UNM Rainforest Innovations

Vice Chair, UNM Rainforest Innovations Board of Directors
Provost  & Executive Vice President for Academic Affairs, UNM


BS – Nuclear Engineering, University of Illinois
MA – Nuclear Engineering, University of Illinois
Certificate of Advanced Studies in Mathematics – Part III of Mathematical Tripos, Cambridge University
PhD – Engineering Physics, University of Virginia

Business/Research Background

Dr. Holloway was previously the Vice Provost for Global Engagement and Interdisciplinary Academic Affairs at the University of Michigan where he had served since 2013.  He focused on ways in which the U-M engages the world through both scholarship and education, facilitating the creation of interdisciplinary activities that span from sustainability scholarship to engaged research in poverty alleviation.  Dr. Holloway joined U-M as an assistant professor for Nuclear Engineering and Radiological Sciences in 1990.  Additional roles at U-M have included the William Davidson Institute Board (2014 – present), Vice Provost for Global and Engaged Education (2013 – 2016), Associate Dean for Undergraduate Education, College of Engineering, (2007 – 2013), and Interim Director, Wilson Student Team Project Center, College of Engineering, (2011).

Particular Knowledge and Skills

Dr. Holloway’s research in the nuclear engineering field has focused on computational and mathematical modeling of neutral particle transport, plasma kinetics and hydrodynamics, and related problems in inverse problems and plasma tomography. Along with his students, he developed the first Riemann solvers for time dependent neutral particle transport, which included the first successful solutions of low-order nonlinear maximum entropy closures for transport equations.  He served as co-PI on the University of Michigan’s CRASH center, and led the center’s uncertainty quantification program.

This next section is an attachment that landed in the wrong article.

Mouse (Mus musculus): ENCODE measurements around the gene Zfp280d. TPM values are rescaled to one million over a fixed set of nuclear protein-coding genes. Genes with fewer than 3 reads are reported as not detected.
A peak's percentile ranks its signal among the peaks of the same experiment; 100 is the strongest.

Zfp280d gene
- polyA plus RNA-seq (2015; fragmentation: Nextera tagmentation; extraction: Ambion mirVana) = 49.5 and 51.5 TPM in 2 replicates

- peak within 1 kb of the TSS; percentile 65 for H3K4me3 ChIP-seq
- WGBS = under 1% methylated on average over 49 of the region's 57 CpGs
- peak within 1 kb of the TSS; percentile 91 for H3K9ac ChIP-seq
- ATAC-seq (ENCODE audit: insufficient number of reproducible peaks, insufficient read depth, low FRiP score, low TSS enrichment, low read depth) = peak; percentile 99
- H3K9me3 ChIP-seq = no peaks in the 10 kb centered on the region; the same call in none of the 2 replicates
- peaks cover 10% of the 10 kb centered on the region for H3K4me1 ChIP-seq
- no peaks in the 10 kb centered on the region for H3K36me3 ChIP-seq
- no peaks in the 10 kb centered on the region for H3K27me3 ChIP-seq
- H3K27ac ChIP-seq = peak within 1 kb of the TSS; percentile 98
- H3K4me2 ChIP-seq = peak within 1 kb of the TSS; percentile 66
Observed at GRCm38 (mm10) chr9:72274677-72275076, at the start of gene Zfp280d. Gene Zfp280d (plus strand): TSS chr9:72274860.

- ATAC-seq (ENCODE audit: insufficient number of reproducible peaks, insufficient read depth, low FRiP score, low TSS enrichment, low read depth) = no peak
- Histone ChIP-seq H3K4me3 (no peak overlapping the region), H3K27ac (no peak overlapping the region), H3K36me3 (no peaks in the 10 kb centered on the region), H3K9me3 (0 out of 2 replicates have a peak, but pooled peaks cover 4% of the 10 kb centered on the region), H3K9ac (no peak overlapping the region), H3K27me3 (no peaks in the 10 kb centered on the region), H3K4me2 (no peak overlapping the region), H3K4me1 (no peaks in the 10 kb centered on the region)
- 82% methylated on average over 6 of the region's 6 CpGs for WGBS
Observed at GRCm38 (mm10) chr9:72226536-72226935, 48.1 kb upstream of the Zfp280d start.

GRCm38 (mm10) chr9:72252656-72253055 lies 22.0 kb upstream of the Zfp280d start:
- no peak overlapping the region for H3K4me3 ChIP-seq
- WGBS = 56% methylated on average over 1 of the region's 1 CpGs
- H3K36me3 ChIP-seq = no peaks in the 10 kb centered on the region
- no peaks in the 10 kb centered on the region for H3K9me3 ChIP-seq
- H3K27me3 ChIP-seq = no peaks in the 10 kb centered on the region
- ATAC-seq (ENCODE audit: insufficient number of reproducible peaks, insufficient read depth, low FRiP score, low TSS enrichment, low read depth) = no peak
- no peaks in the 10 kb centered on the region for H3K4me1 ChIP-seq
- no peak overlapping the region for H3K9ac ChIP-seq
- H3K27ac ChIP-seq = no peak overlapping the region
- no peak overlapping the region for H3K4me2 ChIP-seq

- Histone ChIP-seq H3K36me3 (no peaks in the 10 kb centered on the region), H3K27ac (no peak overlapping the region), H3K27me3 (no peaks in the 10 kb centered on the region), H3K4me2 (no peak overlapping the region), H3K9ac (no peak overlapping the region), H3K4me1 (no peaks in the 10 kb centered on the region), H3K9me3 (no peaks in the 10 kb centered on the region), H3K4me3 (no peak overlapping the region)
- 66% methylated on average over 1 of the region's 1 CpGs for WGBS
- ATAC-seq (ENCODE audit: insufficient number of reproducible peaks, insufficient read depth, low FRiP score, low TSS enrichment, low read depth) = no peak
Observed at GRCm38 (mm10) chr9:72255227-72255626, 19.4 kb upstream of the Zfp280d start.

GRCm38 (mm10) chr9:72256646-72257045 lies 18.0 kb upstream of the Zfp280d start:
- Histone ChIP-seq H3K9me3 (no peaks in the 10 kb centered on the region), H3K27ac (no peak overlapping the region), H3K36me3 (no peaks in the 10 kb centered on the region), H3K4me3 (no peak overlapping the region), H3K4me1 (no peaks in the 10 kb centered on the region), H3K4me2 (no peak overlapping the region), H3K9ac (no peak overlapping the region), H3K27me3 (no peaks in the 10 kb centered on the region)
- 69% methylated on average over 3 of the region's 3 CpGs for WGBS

He has also undertaken research in engineering education, including the study of student identity and gender in the engineering classroom. His teaching has spanned from large first year classes to specialized graduate level courses. He has taught a course for education students on engineering in the high school classroom, and also taught a class on Engineering Across Cultures, not only in Ann Arbor but also in Kumasi, Ghana, and Chiang Mai, Thailand.

He has received several awards and honors during his academic career, including the Arthur F. Thurnau Professor Award for outstanding contributions to undergraduate education (2007); the Ted Kennedy Family Team Excellence Award for the work of the CRASH Center (2014); the Harold R. Johnson Diversity Service Award (2011); Committee on Institutional Cooperation Academic Leadership Program Fellow (CIC-ALP Fellow) (2005); and the Nuclear Engineering & Radiological Sciences Alpha Nu Sigma Faculty Teaching Award and the Nuclear Engineering & Radiological Sciences Outstanding Achievement Award, both in 2004.

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